Archive for the ‘Feedback’ Category
My head has not been on the business this week. I have been daydreaming and taking it easy. So much so that I forgot to tell Lois at OurGreenRoom that I’m not available to work this coming week. And when I did? Frantic emails! One of her customers wasn’t going to get the lampshade they’d bought for their daughter as a Christmas gift. Lois was about to buy a lampshade-making kit and have a go herself! I couldn’t let her do it. So with a nasty hangover and not much sleep I drove all the way to Bradford On Avon and made a lampshade in Lois’s front room – all so that lovely lampshade could be given in time. And it felt good. Good that I didn’t try to duck out. Good that I exceeded expectations. Good that I redeemed myself. Good that I made our customers happy. It made me realise that, as a small business, you really do have to go that extra mile. (And there’s no such thing as time off.)
A lovely blog visitor took the time to comment today, saying:
I thought I have to come and look at these lampshades, because lampshades are lampshades aren’t they, how exciting can they be? But your Quincy Lampshades are beautiful! They are so unique and the fabrics are gorgeous.
Such fabulous feedback keeps me going, especially when Kirstie Allsopp retweeted me to her 140,000 followers last night! I’m so excited (and I just can’t hide it)!
I was kicking myself. I was so cross. I’d sent a 45cm standard lampshade in June Song Tea to Lesley in Richmond, but I’d used a terrible box. Upon opening, Lesley found the shade to be completely crumpled. Oh no! Stupid, silly me. Of course, I offered to replace the shade for like or to issue a refund. After a bit, Lesley actually decided that she loved the shade so much she still wanted it, but she wanted an even bigger one at 50cm! It was a challenge – my biggest shade to date and I was very nervous making it. So nervous that I botched the first attempt. I lost a load of Selopar. Yet, in the process of rectifying my mistake I learnt the best, neatest, most efficient way to successfully navigate that tricky additional seam on the large shades.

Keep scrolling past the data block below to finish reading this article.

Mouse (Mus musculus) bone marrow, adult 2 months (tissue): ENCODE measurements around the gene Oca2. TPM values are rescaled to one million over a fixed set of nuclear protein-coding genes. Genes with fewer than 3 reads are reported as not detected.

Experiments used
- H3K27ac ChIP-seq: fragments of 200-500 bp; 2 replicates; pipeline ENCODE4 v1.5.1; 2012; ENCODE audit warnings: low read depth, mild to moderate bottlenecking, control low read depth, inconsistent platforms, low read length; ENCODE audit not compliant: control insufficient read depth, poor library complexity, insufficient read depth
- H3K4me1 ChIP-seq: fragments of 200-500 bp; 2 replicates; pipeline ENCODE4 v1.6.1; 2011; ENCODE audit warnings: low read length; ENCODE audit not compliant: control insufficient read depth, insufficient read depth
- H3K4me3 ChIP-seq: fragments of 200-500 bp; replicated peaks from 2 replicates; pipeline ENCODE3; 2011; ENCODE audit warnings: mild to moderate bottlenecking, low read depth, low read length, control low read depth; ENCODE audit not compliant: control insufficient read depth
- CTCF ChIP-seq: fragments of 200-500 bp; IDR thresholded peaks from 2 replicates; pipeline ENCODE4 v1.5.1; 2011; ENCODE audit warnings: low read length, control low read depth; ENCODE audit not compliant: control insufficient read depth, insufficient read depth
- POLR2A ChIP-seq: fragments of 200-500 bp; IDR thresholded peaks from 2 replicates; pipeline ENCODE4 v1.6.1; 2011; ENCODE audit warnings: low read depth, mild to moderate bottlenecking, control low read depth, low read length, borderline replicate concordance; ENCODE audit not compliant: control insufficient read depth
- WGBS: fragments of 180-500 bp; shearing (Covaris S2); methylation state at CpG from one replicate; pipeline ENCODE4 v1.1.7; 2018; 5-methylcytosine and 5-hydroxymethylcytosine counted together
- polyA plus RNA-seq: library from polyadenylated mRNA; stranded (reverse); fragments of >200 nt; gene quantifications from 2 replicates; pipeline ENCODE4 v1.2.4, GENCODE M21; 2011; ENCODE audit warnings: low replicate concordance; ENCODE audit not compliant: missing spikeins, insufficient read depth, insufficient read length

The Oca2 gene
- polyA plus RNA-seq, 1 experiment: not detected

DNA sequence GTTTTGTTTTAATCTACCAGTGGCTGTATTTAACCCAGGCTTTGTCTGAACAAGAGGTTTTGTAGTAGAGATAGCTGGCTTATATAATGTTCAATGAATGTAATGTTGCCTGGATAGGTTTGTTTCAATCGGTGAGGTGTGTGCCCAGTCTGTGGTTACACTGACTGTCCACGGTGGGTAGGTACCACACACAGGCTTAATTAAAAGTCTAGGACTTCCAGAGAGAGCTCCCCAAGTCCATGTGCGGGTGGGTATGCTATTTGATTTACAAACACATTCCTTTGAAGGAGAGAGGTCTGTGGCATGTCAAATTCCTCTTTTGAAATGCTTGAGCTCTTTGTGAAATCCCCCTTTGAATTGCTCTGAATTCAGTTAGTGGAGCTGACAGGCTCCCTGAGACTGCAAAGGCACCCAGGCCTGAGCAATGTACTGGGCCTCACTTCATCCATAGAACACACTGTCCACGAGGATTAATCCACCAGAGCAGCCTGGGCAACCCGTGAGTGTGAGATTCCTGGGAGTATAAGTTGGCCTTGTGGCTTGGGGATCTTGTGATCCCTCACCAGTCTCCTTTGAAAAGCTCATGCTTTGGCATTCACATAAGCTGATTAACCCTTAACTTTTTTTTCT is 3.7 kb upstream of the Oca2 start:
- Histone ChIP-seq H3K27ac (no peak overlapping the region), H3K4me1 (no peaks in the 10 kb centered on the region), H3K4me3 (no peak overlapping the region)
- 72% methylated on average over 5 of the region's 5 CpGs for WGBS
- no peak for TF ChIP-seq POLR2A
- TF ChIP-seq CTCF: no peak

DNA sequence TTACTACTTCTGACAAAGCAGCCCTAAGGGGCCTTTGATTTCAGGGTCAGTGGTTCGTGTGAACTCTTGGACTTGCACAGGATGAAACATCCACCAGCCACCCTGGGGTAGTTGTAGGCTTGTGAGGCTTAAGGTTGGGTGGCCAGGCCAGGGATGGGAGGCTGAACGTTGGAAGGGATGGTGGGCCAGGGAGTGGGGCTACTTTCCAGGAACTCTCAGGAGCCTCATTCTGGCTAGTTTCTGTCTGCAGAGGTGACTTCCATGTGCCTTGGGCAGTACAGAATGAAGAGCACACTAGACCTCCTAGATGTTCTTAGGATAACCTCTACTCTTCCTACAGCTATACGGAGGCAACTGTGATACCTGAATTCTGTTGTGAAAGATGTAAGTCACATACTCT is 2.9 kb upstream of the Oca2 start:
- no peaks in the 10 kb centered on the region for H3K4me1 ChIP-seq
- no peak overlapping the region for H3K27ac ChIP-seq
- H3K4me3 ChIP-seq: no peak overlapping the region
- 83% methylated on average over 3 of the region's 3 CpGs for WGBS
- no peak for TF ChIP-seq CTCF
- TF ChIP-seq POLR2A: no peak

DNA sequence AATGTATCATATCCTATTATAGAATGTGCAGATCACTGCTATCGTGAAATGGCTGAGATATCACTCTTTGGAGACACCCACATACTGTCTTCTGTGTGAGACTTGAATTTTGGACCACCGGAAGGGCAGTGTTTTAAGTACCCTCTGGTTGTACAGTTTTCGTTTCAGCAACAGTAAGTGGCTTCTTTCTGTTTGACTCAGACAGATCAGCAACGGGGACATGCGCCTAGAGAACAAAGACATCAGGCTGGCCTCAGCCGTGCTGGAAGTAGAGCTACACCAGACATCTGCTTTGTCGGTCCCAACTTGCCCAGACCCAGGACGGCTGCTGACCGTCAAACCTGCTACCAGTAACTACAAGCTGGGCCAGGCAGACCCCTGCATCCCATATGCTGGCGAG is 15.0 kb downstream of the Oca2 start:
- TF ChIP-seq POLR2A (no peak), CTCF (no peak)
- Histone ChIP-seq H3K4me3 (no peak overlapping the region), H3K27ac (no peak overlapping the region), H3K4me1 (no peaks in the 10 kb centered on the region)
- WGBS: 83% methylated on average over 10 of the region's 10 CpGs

Lesley and I had some late-night email exchanges where we worked out a way of getting the shade to her – on her way home to Richmond from Wales, Lesley and her husband took their normal stop at Gordano Motorway Services where I met them for the handover. With a crumpled lampshade sitting on top of their car, I could not miss them. Lesley was delighted with her new shade and it was a real pleasure for me to meet such lovely customers.
I learnt four valuable lessons:
- Don’t take chances with postage
- Create seam and fabric length before applying Selopar
- Solutions can be found using open and honest communication
- Running your own business is nerve-racking!
Yes, I lost some money. But I gained a chunk of confidence. Job done.
Here’s what Lesley said:
Our feet haven’t touched the ground since we got home but have thought once or twice that asap I’d let you know that the shade is a huge success. When I have a spare moment I’ll take a photo and send it to you. It’s now the fulfilment of my imagination – I love it! Thank you so much.
Regards and appreciation
How can a black lampshade be so brilliant? When it’s adorned with lacquer red and bright white Odoriko dancers, swimming with cherry blossom and glittering gold petals. It works very well indeed here, in a customer’s very lovely dining room.